Fabrice NEYRET, Prashant GOSWAMI, Pascal GUEHL - Maverick team, LJK, at INRIA-Montbonnot
In real-time applications like games or simulators, realistic things occur only if you simulate them: for characters lay on the floor or rocks roll down the terrain instead of sinking inside Earth, you have to reproduce contact and reactions. Same for the contact of a virtual tool with virtual clay for an interactive sculpting application. In case of contact, the reaction is obtained from the initial motion and the normal vector at the contact point.
Detecting contact or collision is a complex and costly task. Even if approximated as the intersection of two meshes, in theory one should test the intersection of each pair of triangles. For many or complex objects interacting with the environment or together (e.g., rock fall, avalanche or water flow), the cost could be overwhelming. Our GigaVoxels approach represents scenes as Sparse Voxels Octrees on GPU. This brings structure to space (direct access to location and neighborhood, natural ordering, spatial hierarchy) that meshes miss. This allows for fast and high-quality realtime operations.
The purpose of this project is to use GigaVoxels for detecting collisions and providing the necessary data for its treatment.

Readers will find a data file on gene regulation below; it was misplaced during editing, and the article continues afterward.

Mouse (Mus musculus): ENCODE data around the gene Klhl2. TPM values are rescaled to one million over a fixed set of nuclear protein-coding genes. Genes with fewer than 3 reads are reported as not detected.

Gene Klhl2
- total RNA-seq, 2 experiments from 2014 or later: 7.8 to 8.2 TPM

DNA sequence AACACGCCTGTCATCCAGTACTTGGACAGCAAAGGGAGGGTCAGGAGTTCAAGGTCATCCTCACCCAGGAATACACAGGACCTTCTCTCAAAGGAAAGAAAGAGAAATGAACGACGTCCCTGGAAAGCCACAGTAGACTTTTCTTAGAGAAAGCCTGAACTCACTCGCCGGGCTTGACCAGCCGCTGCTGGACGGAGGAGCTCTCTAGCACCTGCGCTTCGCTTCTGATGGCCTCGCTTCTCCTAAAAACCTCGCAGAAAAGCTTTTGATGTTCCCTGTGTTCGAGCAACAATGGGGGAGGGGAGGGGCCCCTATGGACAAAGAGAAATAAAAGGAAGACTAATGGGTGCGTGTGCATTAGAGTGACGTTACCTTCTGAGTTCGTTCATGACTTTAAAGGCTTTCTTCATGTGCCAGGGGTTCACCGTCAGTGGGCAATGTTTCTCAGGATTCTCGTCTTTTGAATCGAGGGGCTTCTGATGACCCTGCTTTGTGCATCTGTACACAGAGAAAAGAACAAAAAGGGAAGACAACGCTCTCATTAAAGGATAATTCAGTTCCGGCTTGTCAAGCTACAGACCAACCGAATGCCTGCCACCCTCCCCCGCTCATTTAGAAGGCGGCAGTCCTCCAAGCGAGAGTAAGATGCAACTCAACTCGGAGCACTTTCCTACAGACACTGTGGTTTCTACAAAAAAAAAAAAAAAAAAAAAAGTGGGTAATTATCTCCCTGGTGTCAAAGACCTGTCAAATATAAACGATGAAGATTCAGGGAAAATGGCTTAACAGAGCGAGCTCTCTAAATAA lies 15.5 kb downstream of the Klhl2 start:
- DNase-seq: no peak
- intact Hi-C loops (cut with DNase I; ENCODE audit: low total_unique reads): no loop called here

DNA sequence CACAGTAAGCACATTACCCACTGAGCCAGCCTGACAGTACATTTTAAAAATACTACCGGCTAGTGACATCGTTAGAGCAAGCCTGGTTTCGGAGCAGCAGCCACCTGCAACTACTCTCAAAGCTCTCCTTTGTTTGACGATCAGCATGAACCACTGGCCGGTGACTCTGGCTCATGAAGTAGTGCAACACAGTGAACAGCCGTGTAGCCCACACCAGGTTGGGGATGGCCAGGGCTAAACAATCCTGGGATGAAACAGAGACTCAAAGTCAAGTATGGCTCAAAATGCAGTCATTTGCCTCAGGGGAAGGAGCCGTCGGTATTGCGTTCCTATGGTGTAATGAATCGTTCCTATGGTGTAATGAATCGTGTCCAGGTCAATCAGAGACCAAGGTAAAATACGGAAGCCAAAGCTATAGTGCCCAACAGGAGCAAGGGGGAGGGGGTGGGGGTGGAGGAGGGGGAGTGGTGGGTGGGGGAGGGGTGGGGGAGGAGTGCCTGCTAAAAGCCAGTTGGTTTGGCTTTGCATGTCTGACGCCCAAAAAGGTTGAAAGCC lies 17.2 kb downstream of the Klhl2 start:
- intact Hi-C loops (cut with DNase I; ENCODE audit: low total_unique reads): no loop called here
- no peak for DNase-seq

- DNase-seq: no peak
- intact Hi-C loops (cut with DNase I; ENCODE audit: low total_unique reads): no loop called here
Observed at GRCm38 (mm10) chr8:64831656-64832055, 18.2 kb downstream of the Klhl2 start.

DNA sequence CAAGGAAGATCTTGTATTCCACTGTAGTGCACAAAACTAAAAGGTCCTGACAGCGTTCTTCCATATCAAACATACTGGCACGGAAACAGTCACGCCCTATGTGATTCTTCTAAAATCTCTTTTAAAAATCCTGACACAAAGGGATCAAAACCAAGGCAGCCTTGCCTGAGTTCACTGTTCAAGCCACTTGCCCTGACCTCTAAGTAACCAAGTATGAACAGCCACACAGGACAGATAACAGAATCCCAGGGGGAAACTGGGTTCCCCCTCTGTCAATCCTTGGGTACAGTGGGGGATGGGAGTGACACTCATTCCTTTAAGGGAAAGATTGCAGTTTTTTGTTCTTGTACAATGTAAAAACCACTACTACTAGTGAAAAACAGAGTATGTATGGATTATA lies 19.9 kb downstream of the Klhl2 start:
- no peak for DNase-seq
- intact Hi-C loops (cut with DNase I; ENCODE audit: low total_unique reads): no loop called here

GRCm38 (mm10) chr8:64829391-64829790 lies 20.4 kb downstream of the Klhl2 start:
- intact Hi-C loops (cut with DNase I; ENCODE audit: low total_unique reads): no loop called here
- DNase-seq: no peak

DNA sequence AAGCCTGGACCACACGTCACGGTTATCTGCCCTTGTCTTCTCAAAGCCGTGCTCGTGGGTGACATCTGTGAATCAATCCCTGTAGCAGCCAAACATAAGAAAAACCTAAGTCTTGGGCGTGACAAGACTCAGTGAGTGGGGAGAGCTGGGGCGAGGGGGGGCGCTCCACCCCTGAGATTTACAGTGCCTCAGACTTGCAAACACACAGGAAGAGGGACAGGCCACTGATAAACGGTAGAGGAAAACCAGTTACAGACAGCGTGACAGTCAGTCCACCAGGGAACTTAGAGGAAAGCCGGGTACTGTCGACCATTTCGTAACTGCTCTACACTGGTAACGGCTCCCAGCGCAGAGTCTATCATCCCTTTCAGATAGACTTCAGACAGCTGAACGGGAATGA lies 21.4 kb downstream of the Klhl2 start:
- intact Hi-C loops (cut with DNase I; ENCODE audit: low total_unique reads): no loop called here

In this project, the student is expected to implement the collision detection and collision response functionality in GigaVoxels.
As a first step, the student is expected to determine the presence of matter to check for collision for a given position by determining if a given 3D neighborhood (e.g., a box around the position) contains some matter or not. The idea is to take advantage of the hierarchical structure to do this as efficiently as possible on the GPU octree.
In a second step, the pseudo normal at contact location is approximated. The idea is to approximate a pseudo-normal from the contact neighborhood which would be then used for collision response.
We expect the student to design and implement an efficient
algorithm collision detection and response algorithm on GigaVoxels
and to evaluate its limitations and performances.
Notions of parallelism (multi-threading) or GPU programming (GLSL, CUDA, etc) would be a plus, but these can be learn easily during the practice.
Simple tutorial on collision detection and response